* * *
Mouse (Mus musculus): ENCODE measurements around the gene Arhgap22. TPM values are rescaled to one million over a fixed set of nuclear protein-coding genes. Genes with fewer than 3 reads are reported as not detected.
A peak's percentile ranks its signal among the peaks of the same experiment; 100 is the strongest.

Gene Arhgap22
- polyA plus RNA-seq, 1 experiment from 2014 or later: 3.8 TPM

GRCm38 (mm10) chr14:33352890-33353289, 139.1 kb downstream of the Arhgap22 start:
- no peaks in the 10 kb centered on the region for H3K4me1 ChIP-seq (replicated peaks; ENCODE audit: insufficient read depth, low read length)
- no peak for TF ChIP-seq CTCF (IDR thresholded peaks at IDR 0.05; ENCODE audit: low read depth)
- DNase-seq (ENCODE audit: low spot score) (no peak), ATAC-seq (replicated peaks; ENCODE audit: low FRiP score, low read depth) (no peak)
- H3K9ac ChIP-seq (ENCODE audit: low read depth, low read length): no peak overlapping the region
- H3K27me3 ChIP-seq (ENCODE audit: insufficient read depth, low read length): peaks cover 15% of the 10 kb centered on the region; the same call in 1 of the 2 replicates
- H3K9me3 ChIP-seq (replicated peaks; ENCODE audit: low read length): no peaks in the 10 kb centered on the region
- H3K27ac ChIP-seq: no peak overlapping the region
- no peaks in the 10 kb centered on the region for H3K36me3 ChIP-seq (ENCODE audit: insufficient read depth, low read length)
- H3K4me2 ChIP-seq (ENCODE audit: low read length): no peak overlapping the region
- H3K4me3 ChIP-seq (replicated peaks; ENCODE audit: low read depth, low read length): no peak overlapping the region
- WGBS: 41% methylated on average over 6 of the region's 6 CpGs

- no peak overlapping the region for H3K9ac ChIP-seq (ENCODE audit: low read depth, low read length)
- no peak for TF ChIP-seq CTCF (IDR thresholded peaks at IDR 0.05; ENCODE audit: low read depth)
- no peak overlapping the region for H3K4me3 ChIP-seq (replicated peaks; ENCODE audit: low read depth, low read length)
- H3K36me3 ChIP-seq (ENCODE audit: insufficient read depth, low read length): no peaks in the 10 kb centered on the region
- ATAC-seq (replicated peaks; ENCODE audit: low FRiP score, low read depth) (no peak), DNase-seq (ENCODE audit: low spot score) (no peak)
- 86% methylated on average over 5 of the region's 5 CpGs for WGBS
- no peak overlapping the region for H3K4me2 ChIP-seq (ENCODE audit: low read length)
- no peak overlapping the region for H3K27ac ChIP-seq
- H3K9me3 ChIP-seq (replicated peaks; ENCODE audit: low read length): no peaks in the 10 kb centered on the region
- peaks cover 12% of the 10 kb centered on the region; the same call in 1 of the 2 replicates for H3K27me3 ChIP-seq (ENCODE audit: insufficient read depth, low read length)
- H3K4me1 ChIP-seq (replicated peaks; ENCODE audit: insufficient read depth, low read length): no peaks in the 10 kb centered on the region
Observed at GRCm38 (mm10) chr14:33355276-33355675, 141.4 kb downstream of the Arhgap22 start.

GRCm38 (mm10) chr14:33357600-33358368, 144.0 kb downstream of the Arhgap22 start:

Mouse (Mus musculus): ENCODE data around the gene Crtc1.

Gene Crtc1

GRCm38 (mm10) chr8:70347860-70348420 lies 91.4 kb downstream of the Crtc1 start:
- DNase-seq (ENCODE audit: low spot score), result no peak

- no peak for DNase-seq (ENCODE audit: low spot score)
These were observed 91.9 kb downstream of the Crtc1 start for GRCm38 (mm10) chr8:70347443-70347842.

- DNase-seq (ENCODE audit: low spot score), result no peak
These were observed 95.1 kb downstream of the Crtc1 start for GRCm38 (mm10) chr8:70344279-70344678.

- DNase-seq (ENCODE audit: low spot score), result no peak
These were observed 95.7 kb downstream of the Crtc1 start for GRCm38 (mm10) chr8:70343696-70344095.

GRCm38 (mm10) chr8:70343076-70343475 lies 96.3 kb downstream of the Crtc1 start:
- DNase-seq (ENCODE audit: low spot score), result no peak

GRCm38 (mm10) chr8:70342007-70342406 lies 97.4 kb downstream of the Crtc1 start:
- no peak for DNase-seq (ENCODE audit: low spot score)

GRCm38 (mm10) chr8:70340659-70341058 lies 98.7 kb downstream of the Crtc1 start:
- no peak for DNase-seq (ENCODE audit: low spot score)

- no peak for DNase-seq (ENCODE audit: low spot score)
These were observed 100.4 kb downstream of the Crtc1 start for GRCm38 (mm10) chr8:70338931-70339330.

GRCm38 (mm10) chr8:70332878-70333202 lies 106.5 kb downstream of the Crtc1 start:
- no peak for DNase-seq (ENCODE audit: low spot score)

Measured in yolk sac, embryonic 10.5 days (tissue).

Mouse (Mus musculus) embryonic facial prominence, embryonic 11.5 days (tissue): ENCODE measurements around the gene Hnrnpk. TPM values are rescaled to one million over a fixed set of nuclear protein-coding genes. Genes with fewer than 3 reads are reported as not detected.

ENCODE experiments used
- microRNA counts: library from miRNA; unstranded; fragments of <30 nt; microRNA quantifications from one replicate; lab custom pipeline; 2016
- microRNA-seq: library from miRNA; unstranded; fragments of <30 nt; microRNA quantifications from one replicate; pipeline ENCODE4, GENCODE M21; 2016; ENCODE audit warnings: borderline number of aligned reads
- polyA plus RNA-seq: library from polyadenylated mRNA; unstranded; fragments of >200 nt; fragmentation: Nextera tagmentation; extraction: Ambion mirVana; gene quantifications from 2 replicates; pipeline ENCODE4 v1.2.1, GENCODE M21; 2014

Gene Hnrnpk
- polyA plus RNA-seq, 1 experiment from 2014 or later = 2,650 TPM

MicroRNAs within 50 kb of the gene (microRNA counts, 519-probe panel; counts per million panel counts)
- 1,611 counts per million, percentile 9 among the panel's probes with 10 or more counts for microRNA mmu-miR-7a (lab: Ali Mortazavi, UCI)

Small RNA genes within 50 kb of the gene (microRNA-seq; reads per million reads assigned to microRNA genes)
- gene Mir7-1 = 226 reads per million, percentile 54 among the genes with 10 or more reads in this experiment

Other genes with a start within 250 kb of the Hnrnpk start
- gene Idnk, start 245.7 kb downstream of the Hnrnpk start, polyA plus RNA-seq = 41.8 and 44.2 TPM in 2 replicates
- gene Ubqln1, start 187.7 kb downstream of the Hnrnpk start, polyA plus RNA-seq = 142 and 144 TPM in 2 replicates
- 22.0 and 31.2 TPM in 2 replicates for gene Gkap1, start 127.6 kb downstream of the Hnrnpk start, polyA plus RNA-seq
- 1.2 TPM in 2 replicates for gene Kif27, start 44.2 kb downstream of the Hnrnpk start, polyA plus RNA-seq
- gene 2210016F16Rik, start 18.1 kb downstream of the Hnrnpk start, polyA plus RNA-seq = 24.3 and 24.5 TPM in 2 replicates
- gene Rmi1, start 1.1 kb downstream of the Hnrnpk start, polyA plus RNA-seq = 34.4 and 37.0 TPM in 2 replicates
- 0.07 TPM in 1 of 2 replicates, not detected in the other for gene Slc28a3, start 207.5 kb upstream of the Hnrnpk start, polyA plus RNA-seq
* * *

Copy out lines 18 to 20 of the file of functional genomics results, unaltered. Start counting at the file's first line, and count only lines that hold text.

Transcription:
- no peak for TF ChIP-seq CTCF (IDR thresholded peaks at IDR 0.05; ENCODE audit: low read depth)
- no peak overlapping the region for H3K4me3 ChIP-seq (replicated peaks; ENCODE audit: low read depth, low read length)
- H3K36me3 ChIP-seq (ENCODE audit: insufficient read depth, low read length): no peaks in the 10 kb centered on the region